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A Guide to Vegan and Cruelty-Free Beauty

by Caroline Camber
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Just because a product is labelled cruelty-free doesn’t mean it is vegan or natural. And some cruelty-free labels can be misleading – the trick is to know your bunnies!

With January or “Veganuary” – the month that celebrates all things vegan. I thought I’d take a delve into vegan, cruelty-free beauty this month.

Considerable Pain

I became a vegan a little over seven years ago. I had struggled for years with IBS and often suffered from frequent breakouts on my skin, big, sore, red spots that would linger and cause me considerable pain. Some allergy testing flagged up that I should really avoid dairy as my body had a severe intolerance to it.

I was never a big meat-eater, so I decided to try going vegan. Within just a few weeks, I felt so much better; my gut was less irritated and my skin began to calm down. A bit more research led me to understand the incredible complexities of the gut/skin link. I became fascinated by how what we put into and onto our bodies can have such a massive impact on how we feel and look. As a vegan, I spend a considerable amount of time reading labels in supermarkets.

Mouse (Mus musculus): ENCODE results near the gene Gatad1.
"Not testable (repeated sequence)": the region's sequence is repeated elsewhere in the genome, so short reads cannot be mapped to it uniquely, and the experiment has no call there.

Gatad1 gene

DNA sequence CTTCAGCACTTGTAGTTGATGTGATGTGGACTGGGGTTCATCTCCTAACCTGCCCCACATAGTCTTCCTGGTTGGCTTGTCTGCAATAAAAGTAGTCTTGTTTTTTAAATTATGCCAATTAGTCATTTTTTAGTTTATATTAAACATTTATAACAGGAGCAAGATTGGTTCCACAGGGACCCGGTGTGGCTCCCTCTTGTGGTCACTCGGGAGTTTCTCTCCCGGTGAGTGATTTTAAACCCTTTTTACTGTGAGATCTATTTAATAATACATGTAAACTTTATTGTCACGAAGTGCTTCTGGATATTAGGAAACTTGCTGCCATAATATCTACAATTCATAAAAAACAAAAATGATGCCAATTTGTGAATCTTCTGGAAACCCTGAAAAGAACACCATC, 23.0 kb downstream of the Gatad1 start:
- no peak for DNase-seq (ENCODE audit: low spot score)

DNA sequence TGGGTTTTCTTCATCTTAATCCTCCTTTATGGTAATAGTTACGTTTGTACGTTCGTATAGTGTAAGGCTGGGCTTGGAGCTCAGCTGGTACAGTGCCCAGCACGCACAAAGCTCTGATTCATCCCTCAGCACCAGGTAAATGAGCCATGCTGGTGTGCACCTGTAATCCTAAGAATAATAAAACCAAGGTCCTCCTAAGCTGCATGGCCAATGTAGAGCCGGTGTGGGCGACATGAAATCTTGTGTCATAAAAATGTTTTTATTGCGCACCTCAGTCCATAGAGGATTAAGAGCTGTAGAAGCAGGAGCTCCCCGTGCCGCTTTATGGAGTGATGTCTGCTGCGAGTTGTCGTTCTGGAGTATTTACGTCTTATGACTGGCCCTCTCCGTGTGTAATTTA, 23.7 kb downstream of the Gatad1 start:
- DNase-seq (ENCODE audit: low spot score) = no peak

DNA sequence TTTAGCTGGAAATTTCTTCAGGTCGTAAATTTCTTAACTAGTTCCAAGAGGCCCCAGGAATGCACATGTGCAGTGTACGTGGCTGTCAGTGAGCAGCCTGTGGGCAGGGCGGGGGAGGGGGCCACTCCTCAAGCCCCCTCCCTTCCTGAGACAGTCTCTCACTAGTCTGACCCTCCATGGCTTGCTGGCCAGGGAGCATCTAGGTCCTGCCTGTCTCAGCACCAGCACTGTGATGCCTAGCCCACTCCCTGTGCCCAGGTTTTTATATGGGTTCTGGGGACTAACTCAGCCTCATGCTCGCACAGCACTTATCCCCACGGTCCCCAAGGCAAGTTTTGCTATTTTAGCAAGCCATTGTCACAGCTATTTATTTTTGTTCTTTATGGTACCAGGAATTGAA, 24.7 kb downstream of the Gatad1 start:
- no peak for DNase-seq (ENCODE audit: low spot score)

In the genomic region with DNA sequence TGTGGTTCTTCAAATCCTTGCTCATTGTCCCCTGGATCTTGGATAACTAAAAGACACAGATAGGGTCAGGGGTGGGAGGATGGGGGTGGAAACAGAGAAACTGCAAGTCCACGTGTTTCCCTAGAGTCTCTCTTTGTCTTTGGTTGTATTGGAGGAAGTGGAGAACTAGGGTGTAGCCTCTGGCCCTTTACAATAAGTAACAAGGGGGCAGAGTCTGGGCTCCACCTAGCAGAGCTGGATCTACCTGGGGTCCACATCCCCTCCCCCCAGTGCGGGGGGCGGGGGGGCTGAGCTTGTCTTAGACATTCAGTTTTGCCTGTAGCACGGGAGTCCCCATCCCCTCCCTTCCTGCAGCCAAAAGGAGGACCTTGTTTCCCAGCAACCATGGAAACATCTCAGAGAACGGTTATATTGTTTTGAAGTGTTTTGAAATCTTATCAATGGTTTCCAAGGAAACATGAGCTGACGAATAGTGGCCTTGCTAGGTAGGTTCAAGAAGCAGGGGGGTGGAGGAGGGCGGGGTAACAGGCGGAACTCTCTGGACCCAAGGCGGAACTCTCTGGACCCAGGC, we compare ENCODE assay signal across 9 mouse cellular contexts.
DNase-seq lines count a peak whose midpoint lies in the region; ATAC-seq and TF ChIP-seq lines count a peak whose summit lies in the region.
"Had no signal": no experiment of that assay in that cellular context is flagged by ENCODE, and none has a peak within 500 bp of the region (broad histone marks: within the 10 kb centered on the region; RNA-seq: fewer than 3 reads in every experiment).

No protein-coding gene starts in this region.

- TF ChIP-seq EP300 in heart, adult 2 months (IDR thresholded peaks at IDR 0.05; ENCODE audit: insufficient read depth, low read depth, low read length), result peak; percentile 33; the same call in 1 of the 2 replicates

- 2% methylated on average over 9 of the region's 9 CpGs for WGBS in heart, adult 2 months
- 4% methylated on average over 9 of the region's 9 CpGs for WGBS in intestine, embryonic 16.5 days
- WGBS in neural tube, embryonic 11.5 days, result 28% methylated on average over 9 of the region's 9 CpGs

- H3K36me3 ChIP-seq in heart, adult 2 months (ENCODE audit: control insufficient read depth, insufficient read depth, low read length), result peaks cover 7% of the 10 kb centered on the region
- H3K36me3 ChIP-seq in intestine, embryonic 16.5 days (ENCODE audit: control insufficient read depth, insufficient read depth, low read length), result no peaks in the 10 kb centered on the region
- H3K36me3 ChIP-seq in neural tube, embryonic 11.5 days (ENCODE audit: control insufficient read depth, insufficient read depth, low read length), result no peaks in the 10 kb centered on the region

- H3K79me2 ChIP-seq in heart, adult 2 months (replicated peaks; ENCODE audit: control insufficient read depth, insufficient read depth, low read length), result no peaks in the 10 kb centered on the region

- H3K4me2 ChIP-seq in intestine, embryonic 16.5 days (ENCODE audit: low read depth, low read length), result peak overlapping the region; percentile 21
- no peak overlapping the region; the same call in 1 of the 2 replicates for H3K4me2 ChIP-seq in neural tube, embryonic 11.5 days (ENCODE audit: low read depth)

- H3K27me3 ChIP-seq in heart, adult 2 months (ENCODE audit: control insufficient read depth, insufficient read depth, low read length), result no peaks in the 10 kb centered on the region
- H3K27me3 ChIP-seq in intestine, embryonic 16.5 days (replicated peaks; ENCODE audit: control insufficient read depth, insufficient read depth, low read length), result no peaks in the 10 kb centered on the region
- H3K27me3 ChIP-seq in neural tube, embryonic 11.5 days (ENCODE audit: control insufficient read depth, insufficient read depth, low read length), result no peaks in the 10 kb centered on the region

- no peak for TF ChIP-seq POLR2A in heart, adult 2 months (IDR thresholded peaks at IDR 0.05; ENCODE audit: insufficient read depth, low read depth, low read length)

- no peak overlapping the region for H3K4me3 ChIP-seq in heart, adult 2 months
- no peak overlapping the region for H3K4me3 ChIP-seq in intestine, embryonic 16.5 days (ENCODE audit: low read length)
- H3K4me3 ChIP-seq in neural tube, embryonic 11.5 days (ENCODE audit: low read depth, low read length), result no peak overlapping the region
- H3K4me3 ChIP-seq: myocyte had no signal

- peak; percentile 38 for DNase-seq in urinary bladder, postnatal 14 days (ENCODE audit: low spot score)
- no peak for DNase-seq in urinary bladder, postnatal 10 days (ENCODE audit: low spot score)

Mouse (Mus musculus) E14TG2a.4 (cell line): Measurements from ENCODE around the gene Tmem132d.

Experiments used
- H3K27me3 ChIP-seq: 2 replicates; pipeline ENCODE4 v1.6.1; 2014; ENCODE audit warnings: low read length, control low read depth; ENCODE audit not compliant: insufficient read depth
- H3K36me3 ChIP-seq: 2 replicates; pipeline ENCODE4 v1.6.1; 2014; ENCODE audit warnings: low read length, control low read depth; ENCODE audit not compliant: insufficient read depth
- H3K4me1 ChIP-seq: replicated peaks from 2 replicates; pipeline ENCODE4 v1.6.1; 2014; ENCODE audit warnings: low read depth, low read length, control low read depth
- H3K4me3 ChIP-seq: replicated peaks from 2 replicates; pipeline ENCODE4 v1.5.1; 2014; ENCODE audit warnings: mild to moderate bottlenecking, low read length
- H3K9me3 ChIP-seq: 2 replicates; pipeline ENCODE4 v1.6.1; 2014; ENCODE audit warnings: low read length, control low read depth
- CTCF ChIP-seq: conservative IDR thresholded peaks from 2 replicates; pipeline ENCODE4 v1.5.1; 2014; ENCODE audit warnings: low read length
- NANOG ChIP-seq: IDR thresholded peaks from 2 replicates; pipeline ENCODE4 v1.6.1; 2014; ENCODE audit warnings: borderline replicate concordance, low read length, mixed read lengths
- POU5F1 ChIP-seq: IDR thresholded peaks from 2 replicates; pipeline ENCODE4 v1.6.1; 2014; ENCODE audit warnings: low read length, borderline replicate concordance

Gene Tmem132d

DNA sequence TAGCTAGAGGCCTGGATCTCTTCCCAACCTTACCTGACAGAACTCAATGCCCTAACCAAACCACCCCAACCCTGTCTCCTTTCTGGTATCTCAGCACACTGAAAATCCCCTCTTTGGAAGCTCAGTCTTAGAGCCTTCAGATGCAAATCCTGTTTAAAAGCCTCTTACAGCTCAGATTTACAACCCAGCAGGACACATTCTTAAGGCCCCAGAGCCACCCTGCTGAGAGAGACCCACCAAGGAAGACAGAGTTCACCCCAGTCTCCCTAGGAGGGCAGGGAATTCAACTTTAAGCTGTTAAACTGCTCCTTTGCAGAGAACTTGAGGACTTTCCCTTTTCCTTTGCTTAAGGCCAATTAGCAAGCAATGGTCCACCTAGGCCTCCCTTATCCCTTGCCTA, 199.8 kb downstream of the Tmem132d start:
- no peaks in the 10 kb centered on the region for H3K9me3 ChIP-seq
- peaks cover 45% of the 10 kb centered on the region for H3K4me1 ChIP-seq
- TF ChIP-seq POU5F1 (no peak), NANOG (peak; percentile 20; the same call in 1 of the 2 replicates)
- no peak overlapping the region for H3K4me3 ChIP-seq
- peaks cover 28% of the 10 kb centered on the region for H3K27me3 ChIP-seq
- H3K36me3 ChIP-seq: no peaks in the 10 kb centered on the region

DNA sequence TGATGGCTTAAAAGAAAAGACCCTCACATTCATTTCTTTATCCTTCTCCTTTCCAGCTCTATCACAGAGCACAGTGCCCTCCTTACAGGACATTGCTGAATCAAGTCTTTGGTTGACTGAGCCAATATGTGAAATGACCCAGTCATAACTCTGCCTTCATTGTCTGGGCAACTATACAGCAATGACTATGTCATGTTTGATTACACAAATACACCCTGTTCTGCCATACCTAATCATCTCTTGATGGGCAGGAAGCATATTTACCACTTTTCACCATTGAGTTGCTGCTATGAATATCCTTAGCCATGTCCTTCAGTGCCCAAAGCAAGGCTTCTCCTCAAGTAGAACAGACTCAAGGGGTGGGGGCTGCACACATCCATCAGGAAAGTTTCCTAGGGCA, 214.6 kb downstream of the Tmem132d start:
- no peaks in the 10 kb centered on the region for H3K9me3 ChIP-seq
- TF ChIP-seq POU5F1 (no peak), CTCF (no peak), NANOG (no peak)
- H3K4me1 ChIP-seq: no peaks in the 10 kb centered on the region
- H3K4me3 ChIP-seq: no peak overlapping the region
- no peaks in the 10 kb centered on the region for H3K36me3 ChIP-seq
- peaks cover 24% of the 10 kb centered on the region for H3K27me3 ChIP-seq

Things you really wouldn’t expect to contain animal products are all over the place: from crisps, which often have milk powder, to sweets containing gelatine and even bottles of wine, which have egg and milk added during the clarification process. I am, therefore, hugely grateful when I stumble across items clearly labelled as Vegan. This includes beauty products.

Vegan Society Logo

Vegan beauty products (as is the case with vegan foods) do not contain anything that comes from an animal. This is different to products that are not tested on animals – I’ll come to that in a second.

Typical non-vegan ingredients in the beauty industry might include lanolin, beeswax, goat’s milk and ambergris. Which is produced in the digestive tract of sperm whales and is often used as a fixative in perfumes. Choosing products labelled as Vegan means you won’t encounter any of these ingredients.

I usually look for the Vegan Society logo as the gold standard here. In terms of selecting products not tested on animals, this can be an absolute minefield. The Leaping Bunny logo is the best way to verify that a brand does not test on animals in its supply chain. It has a very thorough system to ensure all cruelty-free claims made by a brand are true.

Leaping Bunny

The main difference in making the Leaping Bunny logo the gold standard for cruelty-free beauty is that they require companies to agree to independent audits. This means they can actually verify if the claims are true.

The companies are also prohibited from selling products in China (which still insists on compulsory animal testing for products sold there.) If you’re giving Veganuary a go this year or would like some more help understanding beauty labelling, just give me a shout and I’ll be happy to help. You can visit Caroline’s website here.

Finally, for more beauty related articles, click here.

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